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The dramatic and little-known story of how, in the summer of 1920, Lenin came within a hair's breadth of shattering the painstakingly constructed Versailles peace settlement and spreading Bolshevism to western Europe.
In 1920 the new Soviet state was a mess, following a brutal civil war, and the best way of ensuring its survival appeared to be to export the revolution to Germany, itself economically ruined by defeat in World War I and racked by internal political dissension.
Between Russia and Germany lay Poland, a nation that had only just recovered its independence after more than a century of foreign oppression. But it was economically and militarily weak and its misguided offensive to liberate the Ukraine in the spring of 1920 laid it open to attack. Egged on by Trotsky, Lenin launched a massive westward advance under the flamboyant Marshal Tukhachevsky.
All that Great Britain and France had fought for over four years now seemed at risk. By the middle of August the Russians were only a few kilometres from Warsaw, and Berlin was less than a week's march away. Then occurred the 'Miracle of the Vistula': the Polish army led by Jozef Pilsudski regrouped and achieved one of the most decisive victories in military history.
As a result, the Versailles peace settlement survived, and Lenin was forced to settle for Communism in one country. The battle for Warsaw bought Europe nearly two decades of peace, and communism remained a mainly Russian phenomenon, subsuming many of the autocratic and Byzantine characteristics of Russia's tsarist tradition.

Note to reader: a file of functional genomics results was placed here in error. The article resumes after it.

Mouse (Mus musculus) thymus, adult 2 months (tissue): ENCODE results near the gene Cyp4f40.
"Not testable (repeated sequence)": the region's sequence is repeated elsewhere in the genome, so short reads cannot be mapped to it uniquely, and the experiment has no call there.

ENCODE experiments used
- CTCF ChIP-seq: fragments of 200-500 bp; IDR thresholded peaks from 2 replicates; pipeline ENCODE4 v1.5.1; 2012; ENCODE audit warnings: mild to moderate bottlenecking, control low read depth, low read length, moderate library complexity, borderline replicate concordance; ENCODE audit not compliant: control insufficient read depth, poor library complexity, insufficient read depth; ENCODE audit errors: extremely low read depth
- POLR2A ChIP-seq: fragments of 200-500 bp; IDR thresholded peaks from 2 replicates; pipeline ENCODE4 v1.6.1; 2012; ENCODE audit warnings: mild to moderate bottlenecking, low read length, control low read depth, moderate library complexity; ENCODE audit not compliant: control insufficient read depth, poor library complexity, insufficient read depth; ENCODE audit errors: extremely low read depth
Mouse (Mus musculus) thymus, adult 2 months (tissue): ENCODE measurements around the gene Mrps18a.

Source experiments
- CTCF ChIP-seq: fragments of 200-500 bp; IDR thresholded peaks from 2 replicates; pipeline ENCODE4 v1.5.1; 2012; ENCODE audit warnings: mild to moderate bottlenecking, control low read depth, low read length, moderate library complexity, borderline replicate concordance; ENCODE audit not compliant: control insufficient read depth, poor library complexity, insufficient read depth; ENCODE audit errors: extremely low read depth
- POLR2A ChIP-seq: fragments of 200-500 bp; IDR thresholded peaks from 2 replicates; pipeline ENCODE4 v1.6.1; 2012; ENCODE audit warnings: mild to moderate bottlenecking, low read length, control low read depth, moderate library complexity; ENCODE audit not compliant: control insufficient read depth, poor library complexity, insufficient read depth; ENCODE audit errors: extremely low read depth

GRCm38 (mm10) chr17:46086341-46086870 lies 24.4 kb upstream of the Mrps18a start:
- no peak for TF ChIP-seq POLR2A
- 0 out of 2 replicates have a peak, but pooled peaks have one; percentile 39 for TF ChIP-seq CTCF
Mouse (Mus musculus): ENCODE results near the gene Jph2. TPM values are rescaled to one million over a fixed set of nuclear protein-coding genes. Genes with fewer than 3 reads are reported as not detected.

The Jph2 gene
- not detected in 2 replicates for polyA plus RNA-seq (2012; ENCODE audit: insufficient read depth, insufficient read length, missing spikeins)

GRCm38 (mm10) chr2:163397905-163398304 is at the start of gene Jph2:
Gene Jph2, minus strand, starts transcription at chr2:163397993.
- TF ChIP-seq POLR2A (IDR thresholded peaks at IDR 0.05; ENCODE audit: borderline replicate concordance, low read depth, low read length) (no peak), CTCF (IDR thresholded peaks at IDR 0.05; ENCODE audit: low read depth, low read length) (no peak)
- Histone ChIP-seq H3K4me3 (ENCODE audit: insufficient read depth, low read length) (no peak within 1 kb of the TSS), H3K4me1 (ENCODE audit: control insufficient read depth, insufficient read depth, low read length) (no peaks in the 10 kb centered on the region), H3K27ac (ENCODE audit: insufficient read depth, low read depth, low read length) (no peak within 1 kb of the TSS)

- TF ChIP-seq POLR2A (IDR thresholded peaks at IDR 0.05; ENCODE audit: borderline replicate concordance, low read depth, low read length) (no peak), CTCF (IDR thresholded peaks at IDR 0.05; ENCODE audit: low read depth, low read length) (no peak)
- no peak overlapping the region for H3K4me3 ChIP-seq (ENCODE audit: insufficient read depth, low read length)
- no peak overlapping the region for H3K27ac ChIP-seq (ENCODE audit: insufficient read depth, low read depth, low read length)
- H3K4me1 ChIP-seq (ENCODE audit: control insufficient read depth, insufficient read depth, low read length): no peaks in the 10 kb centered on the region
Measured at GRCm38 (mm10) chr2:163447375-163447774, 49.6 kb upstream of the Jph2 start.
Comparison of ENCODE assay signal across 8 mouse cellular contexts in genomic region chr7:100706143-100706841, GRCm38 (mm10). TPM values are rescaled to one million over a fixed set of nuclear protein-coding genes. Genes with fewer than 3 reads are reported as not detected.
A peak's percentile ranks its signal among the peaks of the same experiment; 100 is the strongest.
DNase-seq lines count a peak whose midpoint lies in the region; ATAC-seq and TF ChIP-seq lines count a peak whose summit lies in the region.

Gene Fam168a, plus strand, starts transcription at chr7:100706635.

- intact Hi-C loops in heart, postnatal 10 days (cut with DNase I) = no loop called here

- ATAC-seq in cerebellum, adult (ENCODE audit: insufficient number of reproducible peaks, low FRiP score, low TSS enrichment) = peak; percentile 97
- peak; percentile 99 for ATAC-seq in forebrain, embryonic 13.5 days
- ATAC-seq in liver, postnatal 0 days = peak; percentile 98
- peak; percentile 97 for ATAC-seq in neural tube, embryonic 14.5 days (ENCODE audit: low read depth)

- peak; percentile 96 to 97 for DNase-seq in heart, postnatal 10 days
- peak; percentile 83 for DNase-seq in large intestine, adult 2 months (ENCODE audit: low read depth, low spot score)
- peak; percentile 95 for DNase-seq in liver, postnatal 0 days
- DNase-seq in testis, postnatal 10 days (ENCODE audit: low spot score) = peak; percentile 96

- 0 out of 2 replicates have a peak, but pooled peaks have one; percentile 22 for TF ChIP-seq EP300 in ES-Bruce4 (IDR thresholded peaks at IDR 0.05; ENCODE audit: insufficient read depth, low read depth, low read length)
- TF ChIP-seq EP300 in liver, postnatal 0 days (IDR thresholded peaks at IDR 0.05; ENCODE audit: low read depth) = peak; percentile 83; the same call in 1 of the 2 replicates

‘A thorough, beautifully written account of one of the great turning-points in Europe’s hisory. Adam Zamoyski knows Polish, Russian and European archives as few others do, and writes with the dash of a Polish cavalry officer.’ Independent
‘The mark of a great military historian is not only to do the battlefield descriptions and explain the tactics, but to give the political context and bring the characters of the commanders to life. Zamoyski manages it all in this concise and thrilling account of a forgotten war.’ Daily Telegraph
‘Battle history of the best kind. The international setting and the political context are gracefully sketched in and…[the] account of the two armies is highly textured and enlivened by evocative portraits of the most important personalities.’ Sunday Times
‘Zamoyski, as a prolific popular historian, has pretty much single-handedly raised the historical profile of Poland in the West.’ The Times
‘There is no doubt that Warsaw 1920 was a significant event that deserves more attention than it has received from historians. In a brief but compelling book Zamoyski tells the story concisely and clearly, and with his customary colourful detail.’ History Today
Praise for ‘Rites of Peace’:
‘Deeply researched, elegantly written, gleaming with the political and sexual depravity of the Congress that decided the fate of Europe, Zamoyski's “Rites of Peace” is outstanding – a delicious, triumphant feast of a book.’ Daily Mail
Warsaw 1920: Lenin's Failed Conquest of Europe
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